Erin and Ben Napier have made their stance on social media clear: They want to keep their two daughters, Helen, 5, and Mae, 2, off of social media through high school.
Now, the HGTV couple is trying to help other parents do the same by creating a supportive community through their newly hatched nonprofit, Osprey.
"Research tells us social media is as addictive and destructive for developing brains as any drug," Erin Napier wrote in the caption of a video posted on Instagram introducing Osprey, a platform that aims to help people create communities that support a social media-free upbringing for children.
"My kindergartener doesn’t expect to drive a car before she’s old enough. She doesn’t expect to own a house of her own before she’s old enough," Erin wrote. "If we build a culture in our home and school now where she doesn’t expect access to the entire world in her pocket until she’s much older, we can set her up for success."
Along with her husband, Erin Napier teamed up with her longtime friend Catherine Sledge and her husband, Taylor, to bring this concept to life.
"Forming a circle of families and friends who are in this together when your kids are little, linking arms and doing what it takes to give your kids the gift of a social media free adolescence is the only way we change the culture," Erin Napier wrote in the caption, going on to reveal that 20,000 parents signed up for the Osprey newsletter after she first teased the concept on May 4.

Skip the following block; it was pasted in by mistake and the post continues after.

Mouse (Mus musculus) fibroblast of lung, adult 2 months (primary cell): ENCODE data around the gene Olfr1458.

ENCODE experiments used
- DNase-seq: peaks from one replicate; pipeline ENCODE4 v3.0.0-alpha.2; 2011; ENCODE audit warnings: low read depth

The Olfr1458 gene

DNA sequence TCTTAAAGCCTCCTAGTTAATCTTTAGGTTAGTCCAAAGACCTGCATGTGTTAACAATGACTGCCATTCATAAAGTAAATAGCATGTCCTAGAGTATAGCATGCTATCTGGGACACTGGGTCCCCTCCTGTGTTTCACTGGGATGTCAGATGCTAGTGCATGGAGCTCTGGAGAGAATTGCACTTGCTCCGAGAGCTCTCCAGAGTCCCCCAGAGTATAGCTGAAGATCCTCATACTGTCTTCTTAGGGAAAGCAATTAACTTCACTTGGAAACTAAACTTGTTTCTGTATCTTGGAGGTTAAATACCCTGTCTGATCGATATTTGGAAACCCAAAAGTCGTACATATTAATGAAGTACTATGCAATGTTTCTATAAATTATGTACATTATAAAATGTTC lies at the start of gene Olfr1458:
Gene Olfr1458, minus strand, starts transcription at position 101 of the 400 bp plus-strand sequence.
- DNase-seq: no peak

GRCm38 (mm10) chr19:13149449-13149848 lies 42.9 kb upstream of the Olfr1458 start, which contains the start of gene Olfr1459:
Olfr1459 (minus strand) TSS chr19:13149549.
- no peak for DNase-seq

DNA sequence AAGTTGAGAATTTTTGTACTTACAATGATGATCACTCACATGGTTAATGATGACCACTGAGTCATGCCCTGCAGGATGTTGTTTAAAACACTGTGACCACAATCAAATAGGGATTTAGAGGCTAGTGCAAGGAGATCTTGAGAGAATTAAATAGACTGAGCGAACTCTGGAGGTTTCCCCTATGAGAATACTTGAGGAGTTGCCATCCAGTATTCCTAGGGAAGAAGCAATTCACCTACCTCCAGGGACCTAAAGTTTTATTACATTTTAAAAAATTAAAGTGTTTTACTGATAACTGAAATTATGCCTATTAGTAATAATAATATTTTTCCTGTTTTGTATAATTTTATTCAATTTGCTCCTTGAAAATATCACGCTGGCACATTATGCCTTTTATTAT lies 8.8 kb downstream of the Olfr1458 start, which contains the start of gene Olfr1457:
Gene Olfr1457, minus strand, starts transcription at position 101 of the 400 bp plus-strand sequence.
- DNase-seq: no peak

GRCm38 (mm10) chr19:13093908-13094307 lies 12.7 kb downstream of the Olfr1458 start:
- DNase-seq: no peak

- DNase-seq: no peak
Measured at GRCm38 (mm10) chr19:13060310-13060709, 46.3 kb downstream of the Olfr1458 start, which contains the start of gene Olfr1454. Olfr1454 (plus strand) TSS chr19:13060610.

"We have a vision and a plan to give our kids support that starts now and takes them through high school graduation," the HGTV star continued. "Let’s make old school the new way."
Erin Napier spoke with TODAY.com in May, prior to the official launch, and said one of the biggest challenges of keeping kids off of social media, for parents, is worrying about insecurities and bullying.
"We want to make sure our kids don't feel left out when we don't let them have social media, as kids through high school," Erin tells TODAY.com. "How do you do that? I think community is where you begin."
The "Home Town" star shared a story about a friend's eighth-grade daughter, who is the only one in her friend group who doesn't have a phone. During a sleepover, Erin said, her friend told all the girls to put their phones away — resulting in her friends not wanting to come over anymore.
Erin said that building a community where no one kid is alone is a powerful solution.
"'Everybody else is doing it; We didn't want to give them social media; We didn't want to give them a phone, but everybody else it doing it' ... What if there is a way to create communities, small communities within schools, that hopefully become big communities within schools, where families say, 'We're not going to (use social media)'?" Erin tells TODAY.com
"Then (the families) support each other, they kind of make a pledge together when their kids are in about fifth grade, and then they see it through and support each other, share resources," Erin continues.
Interested participants can sign up for free on Osprey’s website, which then prompts an intro email welcoming the user and inviting them to download the Osprey guidebook, which includes “information about adolescent brain development,” “the steps to building your nest,” and “a pledge to sign.”
In addition to receiving emails, subscribers can check Osprey's website for inspirational stories related to the downsides of kids being on social media, and upsides to keeping them off of it.
Osprey will also be having their first in-person panel on Tuesday, Aug. 1, at the University of Mississippi.